This week I took a day off and went to the beach. This is something I used to do a couple of times a year but recently haven’t done for quite some time. So, it was a big deal to me. I filled up my tank with gas. I packed a picnic lunch, and figured out my directions. I put my tunes in the cd player and started on my trip. I didn’t even get on the turnpike when there was a detour – right at the start of my trip!

It reminded me of how this past year seemed like a detour in many ways.

  1. I was diagnosed with bipolar disorder after being treated for a bipolar/postpartum psychosis diagnosis for 10 years. My doctor encouraged me to get a second opinion and when I did, the diagnosis was postpartum psychosis. So, I came off my medicine and gradually began having symptoms which led to a severe reaction. I have spent a lot of the year recovering but have found a greater understanding for people who deal with mental illness but also special needs in general, especially as they relate to children.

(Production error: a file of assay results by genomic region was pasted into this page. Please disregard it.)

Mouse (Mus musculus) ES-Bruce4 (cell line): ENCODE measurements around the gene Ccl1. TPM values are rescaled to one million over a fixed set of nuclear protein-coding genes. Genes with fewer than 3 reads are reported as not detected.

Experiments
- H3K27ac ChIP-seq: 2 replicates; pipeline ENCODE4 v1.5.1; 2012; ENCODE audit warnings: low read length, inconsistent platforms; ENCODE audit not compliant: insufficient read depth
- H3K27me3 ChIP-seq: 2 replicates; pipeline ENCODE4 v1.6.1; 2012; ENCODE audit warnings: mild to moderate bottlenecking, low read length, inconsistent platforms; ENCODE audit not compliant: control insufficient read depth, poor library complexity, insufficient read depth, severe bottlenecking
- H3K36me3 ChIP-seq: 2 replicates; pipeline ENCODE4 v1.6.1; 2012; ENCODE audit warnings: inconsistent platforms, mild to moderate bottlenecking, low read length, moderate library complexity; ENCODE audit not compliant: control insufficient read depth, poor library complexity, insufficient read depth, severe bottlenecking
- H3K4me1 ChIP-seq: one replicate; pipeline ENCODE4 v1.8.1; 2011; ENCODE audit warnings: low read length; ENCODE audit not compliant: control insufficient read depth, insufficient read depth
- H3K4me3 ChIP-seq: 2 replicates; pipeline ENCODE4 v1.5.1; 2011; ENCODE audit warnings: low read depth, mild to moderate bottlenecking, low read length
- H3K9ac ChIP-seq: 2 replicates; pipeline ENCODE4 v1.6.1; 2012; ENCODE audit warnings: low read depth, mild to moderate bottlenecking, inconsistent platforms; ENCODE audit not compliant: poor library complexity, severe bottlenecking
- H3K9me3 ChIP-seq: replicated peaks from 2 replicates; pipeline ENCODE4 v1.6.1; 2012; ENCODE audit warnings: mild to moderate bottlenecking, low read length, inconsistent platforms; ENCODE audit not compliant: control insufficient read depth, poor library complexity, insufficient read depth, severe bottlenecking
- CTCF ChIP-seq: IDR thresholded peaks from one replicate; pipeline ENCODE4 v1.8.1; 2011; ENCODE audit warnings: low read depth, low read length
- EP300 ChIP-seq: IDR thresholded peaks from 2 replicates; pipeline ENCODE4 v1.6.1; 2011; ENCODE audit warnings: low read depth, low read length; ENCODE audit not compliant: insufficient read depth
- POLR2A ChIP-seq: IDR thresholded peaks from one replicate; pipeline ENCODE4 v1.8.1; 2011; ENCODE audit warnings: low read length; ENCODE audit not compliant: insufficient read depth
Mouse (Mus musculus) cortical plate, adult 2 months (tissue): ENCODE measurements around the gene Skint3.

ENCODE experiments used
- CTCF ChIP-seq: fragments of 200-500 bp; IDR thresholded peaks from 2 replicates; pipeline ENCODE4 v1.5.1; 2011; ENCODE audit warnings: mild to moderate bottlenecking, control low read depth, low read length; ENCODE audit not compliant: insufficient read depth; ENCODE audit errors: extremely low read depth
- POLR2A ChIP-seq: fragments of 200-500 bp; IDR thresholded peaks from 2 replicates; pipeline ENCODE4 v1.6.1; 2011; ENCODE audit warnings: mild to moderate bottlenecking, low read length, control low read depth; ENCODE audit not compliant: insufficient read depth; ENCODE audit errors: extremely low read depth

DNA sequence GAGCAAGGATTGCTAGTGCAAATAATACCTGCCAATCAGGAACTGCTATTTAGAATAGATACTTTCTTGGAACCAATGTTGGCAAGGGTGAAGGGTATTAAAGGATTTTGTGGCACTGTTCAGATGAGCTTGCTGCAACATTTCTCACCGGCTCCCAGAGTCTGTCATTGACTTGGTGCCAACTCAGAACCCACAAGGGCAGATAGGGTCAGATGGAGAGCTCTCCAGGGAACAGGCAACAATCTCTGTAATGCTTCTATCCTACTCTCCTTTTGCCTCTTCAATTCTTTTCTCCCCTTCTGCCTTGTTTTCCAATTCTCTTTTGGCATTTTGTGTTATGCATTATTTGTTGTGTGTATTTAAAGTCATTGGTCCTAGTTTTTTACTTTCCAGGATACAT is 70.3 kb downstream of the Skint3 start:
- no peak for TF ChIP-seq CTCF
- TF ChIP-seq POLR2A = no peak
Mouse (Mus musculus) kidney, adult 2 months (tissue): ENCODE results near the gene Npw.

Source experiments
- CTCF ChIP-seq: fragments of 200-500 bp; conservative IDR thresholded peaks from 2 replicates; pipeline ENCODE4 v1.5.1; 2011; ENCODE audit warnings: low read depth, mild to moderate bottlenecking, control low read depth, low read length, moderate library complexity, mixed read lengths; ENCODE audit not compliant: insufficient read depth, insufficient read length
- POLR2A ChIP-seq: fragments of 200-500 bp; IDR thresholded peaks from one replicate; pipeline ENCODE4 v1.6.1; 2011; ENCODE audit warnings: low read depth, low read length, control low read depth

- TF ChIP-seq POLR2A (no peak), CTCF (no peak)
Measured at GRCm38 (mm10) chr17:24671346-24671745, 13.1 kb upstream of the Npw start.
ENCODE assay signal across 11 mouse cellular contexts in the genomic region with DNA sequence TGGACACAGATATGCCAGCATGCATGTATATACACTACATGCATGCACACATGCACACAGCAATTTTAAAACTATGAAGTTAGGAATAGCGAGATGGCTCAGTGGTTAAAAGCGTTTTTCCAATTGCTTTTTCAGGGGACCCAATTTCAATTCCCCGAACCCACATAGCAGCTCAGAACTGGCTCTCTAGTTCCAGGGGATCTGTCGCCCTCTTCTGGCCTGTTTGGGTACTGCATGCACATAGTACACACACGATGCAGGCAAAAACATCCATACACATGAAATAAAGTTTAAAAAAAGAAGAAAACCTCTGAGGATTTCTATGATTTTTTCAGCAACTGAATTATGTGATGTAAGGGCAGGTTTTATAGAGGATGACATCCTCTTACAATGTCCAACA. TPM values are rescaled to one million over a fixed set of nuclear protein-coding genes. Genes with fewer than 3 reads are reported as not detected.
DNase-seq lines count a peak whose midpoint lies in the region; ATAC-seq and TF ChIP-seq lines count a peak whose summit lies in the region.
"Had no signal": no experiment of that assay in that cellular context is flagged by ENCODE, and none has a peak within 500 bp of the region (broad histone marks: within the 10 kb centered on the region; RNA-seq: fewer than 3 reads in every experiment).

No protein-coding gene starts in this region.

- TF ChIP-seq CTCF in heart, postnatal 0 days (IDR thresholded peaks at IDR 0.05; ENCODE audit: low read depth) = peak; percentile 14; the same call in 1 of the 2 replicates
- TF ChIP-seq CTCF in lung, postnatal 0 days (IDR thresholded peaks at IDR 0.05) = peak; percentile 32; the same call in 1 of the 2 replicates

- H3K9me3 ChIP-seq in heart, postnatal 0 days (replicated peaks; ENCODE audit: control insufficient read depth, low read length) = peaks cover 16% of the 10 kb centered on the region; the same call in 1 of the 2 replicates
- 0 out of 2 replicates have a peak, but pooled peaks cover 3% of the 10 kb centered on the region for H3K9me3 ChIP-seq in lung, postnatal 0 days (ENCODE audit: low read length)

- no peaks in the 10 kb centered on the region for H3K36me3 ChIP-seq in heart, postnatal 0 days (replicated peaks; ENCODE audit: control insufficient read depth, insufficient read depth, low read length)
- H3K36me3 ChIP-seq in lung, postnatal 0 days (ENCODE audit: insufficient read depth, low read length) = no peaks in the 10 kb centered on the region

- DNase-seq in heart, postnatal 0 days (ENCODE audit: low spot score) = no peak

2. I decided to resign as my position of our church preschool director because I missed the children. I found myself spending most of my working hours behind a desk instead of with the children I love. Through tutoring and subbing this year, I have rediscovered a passion to be with students in the public school.
  3. We had to put the trip of my dreams – Africa – on hold, but we have a greater resolve to make a difference in our local community as a family. We are excited for our service group to start-up again this fall. It was also a lesson of control. We quickly learned how much we are not in control of our lives.